[This is a review of the Game of Thrones season 6 premiere. There will be SPOILERS.]
Jon Snow is dead. Melisandre puts the "trick" in geriatric. Arya is blind and begging for loose change on the streets of Braavos. Brienne's sense of timing has improved. Ser Davos Seaworth would like some mutton to ride south with. Welcome to Game of Thrones season 6. Welcome to the first season of HBO's flagship series to be largely unmoored from its source material. With all the changes happening in every corner of the Seven Kingdoms at (or thanks to) the end of season 5, one might expect to see the series itself follow suit, and to deliver a season opener unlike any that has been seen before. That was not the case, however, as 'The Red Woman' was composed just as past premieres have bee – which given what's at stake here is something of a surprise.
That means 'The Red Woman,' for all the speculation, is largely another hour of table setting. This isn't anything new to fans of the show. Regular viewers should know by now that a year's worth of (sometimes patient) waiting is never repaid in the first hour. For HBO, D.B. Weiss, and David Benioff, the fact that the series is back should be payment enough for everyone's patience. Still, as much as viewers have become accustomed to the structure of how seasons of Game of Thrones work, there's little in this first hour that wasn't foretold in season 5.
This is a risk shows take when choosing to jump back into the mix of their storylines just minutes removed from where they last left off. Rather than serving up a series of fresh threads filled with the promise of great tension and maybe a little mystery, it can feel more like the audience is obliged to consume a wheelbarrow full of oysters, clams, and cockles left out in the hot Braavosi sun for the last twelve months. But blame it on Jon Snow – or, more to the point, blame it on Ser Alliser Thorne and his gang of assassins who ended Jon's watch before winter arrived.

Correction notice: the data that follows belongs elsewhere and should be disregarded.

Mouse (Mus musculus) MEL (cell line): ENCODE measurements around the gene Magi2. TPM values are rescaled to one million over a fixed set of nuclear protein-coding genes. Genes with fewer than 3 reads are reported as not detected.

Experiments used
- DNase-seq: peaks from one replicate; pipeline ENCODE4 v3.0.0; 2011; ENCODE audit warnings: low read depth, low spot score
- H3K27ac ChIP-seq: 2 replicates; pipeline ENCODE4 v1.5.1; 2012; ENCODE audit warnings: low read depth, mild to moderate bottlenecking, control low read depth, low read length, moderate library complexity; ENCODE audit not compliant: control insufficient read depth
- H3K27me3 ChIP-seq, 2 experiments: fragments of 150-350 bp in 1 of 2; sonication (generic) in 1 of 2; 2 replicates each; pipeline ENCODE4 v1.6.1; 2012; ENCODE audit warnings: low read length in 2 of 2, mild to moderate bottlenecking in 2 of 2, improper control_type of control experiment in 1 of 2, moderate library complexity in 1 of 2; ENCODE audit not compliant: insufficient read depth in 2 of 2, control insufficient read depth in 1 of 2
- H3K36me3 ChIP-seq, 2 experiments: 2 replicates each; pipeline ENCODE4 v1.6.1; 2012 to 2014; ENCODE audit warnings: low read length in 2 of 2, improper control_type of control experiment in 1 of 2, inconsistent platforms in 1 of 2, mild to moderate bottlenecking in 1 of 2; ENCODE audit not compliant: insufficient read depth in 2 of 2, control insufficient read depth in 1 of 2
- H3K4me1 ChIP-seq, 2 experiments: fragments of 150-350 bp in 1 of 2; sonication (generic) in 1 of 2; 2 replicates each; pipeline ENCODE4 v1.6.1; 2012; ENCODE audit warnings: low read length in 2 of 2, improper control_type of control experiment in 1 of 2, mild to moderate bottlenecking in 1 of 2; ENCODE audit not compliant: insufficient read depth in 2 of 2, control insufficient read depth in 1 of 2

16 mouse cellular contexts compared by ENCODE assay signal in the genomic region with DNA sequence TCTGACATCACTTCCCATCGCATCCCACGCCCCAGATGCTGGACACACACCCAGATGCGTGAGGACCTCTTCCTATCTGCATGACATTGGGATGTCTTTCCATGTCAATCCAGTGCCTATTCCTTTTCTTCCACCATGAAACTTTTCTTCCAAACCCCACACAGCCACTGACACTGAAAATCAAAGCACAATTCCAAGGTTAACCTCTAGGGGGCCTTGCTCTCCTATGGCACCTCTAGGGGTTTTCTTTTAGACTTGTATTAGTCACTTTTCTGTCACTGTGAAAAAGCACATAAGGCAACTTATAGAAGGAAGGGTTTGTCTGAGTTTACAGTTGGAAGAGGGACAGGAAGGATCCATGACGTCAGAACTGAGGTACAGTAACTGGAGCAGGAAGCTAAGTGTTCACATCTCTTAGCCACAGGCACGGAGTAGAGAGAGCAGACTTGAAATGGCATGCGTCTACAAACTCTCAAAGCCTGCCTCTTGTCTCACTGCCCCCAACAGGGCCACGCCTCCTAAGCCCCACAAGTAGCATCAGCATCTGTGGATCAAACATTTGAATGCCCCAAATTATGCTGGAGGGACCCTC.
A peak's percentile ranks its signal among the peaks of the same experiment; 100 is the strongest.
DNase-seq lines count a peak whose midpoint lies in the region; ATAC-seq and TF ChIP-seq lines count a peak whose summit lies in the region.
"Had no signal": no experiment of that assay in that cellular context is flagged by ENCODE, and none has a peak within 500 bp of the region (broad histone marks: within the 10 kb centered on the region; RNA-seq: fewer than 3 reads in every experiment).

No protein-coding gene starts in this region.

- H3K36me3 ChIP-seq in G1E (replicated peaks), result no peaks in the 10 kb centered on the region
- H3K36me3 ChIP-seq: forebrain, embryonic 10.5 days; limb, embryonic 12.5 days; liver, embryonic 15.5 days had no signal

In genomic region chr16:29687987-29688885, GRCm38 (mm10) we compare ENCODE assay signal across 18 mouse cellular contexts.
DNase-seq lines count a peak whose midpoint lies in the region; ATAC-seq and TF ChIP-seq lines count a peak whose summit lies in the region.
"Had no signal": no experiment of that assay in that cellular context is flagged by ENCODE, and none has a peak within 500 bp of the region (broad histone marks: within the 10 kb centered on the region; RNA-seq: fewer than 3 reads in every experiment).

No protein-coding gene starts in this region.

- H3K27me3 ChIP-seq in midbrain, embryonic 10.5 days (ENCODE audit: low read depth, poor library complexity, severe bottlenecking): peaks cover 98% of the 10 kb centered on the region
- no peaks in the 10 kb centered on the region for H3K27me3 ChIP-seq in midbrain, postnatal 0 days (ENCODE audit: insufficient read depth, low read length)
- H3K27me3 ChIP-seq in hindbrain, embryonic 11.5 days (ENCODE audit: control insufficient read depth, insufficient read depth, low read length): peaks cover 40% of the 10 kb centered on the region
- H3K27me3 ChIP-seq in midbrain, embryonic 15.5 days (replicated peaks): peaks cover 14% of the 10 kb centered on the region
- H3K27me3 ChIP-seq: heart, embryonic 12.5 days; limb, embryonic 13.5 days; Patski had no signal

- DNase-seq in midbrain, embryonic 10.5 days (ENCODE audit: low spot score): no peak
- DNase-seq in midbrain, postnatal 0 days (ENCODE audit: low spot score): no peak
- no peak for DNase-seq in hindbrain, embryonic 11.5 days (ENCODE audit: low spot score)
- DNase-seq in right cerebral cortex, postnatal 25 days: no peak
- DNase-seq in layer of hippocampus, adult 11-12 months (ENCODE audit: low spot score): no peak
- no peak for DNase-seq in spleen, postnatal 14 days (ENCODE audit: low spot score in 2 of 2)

With yet another archetypal hero seemingly dead, Game of Thrones was left in a position of having to address what was perhaps its biggest question to date. And while the series was very smart in the offseason – releasing a poster with just a close-up of Jon's face and essentially playing into the audience's expectations without necessarily playing with them – the show was left with three choices when it came to the premiere: stall, put it off screen and ignore it, or resolve it right away. For all those who were yearning to see a resurrection in the first hour – and were perhaps not entirely off base in expecting one, considering the specificity of the episode's title – coming away with a table-setting episode may be a little disheartening, but the hour isn't necessarily a loss because of it.